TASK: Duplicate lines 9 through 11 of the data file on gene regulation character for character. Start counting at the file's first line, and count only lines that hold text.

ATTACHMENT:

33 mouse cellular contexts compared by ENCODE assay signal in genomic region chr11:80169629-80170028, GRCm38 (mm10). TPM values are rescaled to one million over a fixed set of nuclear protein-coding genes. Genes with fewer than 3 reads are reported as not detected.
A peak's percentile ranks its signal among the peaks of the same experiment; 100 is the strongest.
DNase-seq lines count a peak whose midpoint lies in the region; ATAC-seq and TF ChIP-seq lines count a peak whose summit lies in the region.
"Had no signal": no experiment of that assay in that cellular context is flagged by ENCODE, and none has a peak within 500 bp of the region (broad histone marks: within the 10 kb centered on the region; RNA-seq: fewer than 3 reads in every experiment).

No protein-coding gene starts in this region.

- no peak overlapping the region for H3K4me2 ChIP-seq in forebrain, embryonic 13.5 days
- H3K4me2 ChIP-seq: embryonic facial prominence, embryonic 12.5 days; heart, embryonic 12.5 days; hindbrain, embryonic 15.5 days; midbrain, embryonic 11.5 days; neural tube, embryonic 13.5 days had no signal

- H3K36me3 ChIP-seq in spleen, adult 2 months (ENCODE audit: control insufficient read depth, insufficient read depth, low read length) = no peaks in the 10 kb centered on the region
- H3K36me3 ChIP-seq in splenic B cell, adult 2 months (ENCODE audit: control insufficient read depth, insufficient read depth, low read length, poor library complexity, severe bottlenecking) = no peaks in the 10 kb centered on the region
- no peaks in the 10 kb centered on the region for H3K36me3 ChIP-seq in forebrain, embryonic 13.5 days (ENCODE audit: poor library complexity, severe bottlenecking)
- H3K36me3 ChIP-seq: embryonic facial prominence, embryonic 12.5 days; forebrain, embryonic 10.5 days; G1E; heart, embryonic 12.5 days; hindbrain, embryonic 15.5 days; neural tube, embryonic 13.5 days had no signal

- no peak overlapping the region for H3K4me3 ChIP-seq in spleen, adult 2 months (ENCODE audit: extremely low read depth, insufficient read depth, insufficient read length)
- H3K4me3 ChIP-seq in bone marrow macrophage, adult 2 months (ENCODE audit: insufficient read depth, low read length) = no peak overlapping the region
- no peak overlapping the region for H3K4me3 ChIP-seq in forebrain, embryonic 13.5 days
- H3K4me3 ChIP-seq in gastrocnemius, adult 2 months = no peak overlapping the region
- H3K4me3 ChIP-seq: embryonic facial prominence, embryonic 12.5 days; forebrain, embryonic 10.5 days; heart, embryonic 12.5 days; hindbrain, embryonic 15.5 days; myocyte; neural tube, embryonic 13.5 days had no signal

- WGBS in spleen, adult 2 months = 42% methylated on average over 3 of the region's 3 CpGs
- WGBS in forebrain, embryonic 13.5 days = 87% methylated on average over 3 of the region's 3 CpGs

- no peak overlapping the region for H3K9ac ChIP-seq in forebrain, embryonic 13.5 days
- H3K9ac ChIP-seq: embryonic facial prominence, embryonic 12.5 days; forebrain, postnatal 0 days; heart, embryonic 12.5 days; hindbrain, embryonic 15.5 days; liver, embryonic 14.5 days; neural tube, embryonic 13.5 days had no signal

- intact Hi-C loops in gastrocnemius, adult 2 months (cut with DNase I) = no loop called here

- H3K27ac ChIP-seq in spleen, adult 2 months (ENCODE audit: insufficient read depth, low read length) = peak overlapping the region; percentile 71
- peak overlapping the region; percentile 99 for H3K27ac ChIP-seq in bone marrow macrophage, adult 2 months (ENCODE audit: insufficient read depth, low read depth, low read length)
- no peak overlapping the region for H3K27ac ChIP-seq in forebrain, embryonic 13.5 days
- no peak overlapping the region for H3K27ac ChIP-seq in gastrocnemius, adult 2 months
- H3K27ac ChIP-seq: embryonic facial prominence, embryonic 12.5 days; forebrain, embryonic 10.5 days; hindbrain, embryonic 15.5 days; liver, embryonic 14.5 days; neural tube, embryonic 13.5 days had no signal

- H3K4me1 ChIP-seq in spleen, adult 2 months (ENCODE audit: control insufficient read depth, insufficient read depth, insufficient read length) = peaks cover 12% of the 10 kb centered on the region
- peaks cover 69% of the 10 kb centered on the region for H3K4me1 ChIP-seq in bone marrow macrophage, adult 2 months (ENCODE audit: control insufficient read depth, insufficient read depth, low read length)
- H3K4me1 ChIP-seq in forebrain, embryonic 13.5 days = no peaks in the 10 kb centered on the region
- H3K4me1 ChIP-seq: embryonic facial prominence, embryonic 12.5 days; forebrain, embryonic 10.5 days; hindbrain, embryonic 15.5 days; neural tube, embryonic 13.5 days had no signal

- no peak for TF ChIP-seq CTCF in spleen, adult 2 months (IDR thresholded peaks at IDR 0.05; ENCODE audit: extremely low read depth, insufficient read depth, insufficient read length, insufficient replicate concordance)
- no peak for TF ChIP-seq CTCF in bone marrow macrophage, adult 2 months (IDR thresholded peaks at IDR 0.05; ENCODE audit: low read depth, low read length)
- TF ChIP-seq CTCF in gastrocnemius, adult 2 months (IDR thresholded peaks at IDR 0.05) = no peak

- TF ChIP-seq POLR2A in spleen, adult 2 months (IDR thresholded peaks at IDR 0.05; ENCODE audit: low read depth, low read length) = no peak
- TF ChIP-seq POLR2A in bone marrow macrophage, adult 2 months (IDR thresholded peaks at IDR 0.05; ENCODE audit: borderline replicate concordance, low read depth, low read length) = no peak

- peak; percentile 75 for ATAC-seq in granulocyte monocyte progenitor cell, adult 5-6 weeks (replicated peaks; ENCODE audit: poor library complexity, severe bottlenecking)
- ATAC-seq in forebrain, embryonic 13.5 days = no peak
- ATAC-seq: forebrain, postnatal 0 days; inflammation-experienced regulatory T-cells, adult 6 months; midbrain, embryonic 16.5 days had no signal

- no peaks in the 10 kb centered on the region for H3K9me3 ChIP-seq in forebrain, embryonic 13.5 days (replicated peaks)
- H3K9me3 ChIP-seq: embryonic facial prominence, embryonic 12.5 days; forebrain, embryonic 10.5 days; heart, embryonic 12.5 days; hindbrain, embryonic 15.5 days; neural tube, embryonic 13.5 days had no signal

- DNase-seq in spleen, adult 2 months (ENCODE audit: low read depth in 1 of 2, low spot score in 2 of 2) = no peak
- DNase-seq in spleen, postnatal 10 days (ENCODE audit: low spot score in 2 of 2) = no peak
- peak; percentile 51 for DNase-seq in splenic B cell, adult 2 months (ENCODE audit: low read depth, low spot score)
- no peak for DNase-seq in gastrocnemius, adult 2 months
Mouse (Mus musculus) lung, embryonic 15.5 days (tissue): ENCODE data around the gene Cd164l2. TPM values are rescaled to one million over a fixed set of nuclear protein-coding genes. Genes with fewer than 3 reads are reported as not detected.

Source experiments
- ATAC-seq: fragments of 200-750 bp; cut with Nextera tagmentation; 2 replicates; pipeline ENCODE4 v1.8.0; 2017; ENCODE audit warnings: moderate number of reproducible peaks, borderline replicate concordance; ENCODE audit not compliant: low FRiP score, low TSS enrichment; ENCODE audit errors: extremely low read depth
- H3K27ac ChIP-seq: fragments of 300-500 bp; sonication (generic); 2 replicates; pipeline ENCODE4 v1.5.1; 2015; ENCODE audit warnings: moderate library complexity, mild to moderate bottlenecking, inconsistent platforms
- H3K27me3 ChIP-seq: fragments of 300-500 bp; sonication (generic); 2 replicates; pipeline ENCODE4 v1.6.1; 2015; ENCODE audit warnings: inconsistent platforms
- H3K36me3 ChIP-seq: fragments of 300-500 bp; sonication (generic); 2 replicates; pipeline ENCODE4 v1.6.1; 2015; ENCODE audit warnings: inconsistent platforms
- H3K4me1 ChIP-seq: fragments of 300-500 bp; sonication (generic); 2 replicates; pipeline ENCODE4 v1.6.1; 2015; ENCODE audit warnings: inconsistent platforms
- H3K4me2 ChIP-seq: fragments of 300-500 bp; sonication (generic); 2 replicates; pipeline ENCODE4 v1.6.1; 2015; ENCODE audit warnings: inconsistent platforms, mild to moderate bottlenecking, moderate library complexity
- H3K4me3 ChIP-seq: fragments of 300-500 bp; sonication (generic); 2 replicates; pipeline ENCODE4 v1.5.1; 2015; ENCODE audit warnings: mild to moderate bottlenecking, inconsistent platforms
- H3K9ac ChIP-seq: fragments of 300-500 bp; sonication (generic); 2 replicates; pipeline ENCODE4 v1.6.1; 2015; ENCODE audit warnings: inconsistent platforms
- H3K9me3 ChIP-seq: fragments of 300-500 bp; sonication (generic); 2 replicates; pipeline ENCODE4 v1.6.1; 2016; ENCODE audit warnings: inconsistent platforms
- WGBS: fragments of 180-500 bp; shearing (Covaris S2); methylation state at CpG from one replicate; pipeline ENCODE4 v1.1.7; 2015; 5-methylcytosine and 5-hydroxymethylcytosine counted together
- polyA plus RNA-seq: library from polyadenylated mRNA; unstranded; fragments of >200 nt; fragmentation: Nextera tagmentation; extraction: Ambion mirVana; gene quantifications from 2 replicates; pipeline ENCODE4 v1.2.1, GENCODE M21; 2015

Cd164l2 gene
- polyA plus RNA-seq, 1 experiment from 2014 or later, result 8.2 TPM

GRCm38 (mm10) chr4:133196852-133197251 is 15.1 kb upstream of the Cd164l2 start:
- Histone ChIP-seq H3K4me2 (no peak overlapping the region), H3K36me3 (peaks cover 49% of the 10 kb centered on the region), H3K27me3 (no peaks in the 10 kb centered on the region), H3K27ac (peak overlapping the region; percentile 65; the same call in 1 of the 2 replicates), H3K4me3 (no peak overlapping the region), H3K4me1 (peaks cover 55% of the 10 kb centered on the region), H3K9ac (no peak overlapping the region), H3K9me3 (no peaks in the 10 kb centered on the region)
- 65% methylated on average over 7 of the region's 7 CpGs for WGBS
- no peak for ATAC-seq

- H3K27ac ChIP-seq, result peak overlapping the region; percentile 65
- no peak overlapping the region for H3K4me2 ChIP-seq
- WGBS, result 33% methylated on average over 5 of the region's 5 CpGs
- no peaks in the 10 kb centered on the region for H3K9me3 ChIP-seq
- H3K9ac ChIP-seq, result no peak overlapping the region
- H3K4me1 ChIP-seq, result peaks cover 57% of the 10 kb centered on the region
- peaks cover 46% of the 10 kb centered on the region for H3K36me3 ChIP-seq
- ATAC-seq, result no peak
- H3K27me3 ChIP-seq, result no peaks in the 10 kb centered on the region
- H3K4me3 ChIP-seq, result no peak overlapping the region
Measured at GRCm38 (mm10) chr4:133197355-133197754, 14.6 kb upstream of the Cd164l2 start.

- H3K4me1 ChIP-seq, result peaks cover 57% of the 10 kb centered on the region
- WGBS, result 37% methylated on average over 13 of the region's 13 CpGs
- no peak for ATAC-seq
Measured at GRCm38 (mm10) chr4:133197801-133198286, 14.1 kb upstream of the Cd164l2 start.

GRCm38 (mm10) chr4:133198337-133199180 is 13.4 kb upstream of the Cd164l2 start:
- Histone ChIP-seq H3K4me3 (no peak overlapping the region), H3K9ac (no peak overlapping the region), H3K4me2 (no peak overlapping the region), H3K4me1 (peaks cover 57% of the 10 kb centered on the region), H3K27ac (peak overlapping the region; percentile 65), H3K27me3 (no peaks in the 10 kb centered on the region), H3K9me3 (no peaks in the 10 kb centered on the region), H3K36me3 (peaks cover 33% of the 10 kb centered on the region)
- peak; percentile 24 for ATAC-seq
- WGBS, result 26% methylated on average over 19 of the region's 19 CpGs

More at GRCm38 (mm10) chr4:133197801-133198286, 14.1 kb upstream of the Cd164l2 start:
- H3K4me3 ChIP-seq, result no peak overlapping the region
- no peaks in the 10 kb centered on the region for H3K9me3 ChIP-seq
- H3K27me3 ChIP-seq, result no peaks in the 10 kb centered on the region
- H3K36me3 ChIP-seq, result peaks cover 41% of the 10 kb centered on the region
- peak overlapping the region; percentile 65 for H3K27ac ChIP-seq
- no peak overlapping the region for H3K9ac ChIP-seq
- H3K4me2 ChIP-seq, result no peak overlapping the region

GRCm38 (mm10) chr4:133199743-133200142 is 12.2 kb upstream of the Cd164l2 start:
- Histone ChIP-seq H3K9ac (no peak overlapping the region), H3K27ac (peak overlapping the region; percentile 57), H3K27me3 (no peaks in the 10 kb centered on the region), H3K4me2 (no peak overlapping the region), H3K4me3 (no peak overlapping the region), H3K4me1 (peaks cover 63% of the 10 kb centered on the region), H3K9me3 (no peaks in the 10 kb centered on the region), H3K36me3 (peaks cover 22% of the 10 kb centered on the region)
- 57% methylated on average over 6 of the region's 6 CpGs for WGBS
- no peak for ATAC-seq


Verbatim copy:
- H3K36me3 ChIP-seq in splenic B cell, adult 2 months (ENCODE audit: control insufficient read depth, insufficient read depth, low read length, poor library complexity, severe bottlenecking) = no peaks in the 10 kb centered on the region
- no peaks in the 10 kb centered on the region for H3K36me3 ChIP-seq in forebrain, embryonic 13.5 days (ENCODE audit: poor library complexity, severe bottlenecking)
- H3K36me3 ChIP-seq: embryonic facial prominence, embryonic 12.5 days; forebrain, embryonic 10.5 days; G1E; heart, embryonic 12.5 days; hindbrain, embryonic 15.5 days; neural tube, embryonic 13.5 days had no signal